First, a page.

Children's nurses threaten to call all-out strike action
PAEDIATRIC nurses at one of Northern Ireland's busiest hospitals are threatening strike action over what they claim is "unsafe" A&E care of children due to short-staffing.
In an unprecedented move, a team of specialist children's nurses at Antrim Area Hospital are due to be balloted for all-out strike action next week following a breakdown in talks with management.
It is understood up to 40 nurses could stage a walk-out - but that emergency contingency care will be provided.
The director of nursing for the Northern health trust, Olive MacLeod, last night insisted that care levels were not at risk and expressed her "disappointment" that she had failed to win the "hearts and minds" of staff.
"Some staff are less inclined to change but our business is looking after the patient… I would never put a nurse in a situation where they are compromised," Ms MacLeod told The Irish News.
"I am a nurse and I am satisfied that this is a good model of care… this is my registration on the line here."
The row centres on an arrangement involving the rotation of a paediatric nurse from Antrim's main children's ward to work in the hospital's casualty unit for a 12-hour shift between 10am and 10pm.
The children's nurses say that two paediatric nurses are required to work in A&E on a 24-hour basis and that that overstretched casualty nurses are being taken from the adult department.
Around a quarter of admissions to Antrim's A&E are children. The £14 million new-build opened two years ago following a fraught period of massive waiting list breaches that led to scathing independent reports.
Unison, the trade union representing the majority of staff affected, say their members have repeatedly raised concerns with their bosses over the past year about staffing levels and the impact on patient care.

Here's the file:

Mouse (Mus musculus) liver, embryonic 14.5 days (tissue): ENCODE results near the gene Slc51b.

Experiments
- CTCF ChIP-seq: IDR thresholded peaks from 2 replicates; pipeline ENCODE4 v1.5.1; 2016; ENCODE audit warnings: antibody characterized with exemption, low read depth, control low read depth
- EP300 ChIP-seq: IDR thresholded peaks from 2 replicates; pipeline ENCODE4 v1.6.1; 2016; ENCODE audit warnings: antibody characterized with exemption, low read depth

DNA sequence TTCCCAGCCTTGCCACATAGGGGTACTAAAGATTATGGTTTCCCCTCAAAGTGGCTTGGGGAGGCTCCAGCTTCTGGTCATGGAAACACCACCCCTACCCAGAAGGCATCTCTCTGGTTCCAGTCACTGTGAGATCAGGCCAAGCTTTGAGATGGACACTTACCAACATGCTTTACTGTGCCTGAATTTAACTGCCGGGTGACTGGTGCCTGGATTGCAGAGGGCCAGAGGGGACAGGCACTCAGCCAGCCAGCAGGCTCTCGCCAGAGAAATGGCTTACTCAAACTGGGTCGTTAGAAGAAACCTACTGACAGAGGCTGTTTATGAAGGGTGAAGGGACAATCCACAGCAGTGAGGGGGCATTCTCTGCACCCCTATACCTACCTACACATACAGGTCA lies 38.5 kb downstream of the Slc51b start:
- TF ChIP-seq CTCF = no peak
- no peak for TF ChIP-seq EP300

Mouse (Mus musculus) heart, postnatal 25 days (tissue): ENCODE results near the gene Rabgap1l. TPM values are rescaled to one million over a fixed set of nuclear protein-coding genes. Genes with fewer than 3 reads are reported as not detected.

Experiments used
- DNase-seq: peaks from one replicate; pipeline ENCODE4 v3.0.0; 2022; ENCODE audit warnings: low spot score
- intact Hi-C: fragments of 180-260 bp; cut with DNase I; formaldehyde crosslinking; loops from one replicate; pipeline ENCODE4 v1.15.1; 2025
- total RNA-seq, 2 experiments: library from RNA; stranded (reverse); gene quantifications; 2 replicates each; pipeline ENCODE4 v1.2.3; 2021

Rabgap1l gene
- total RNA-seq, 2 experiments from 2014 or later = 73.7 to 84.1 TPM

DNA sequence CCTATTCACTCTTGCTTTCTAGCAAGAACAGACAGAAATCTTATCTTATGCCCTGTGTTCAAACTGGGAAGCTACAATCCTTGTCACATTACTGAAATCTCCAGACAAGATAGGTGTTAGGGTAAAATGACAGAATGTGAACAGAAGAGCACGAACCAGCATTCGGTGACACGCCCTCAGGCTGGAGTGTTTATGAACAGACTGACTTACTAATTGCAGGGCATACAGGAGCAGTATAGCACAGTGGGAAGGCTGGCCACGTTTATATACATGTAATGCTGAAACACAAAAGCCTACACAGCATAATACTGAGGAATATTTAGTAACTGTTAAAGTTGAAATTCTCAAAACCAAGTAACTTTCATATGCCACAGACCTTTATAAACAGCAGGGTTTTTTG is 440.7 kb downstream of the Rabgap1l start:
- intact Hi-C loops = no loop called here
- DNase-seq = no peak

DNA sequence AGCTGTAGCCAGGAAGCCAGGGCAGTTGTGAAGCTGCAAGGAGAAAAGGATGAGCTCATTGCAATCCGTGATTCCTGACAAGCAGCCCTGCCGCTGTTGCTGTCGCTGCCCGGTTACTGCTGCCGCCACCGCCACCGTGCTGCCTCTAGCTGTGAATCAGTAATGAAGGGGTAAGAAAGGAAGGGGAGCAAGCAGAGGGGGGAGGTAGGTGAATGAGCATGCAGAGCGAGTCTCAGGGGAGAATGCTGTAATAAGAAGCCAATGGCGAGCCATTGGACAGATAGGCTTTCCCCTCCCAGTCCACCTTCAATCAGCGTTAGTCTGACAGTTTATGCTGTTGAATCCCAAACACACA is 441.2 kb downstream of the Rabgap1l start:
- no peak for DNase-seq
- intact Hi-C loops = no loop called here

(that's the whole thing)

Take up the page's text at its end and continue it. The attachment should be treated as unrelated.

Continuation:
One nurse said her priority was the "safe care of children".
"You don’t want to put anyone's life in danger in an already overstretched department. The current Emergency Department staffing levels are dire," she said.
Brian Ferguson, a Unison regional organiser, said paediatric staff felt that not enough A&E training had been given, with a one-day induction course and shadowing colleagues for three days.
"We have asked nursing managers to produce its clinical risk assessment report but they have failed to do so," he said.
Another nurse explained the workplace pressures they were facing.
"You could have 17 children sitting waiting in one A&E area and only one paediatric nurse on. If you're dealing with a potentially very sick case and are required in the resuscitation area you need extra staff for to check medicines as there are specialist doses for children.
"This industrial action is not about the staff, it's about children's care."
Ms MacLeod rejected calls for the employment of an additional paediatric nurse in A&E but admitted they had 12 staff vacancies across emergency and paediatric care they were currently trying to fill. She also said adequate training had been provided.
"We know when children get sick and that is generally between 10am and 10pm. It is only after hours that we get the awful cases. In those cases where we have a very sick child a consultant triages."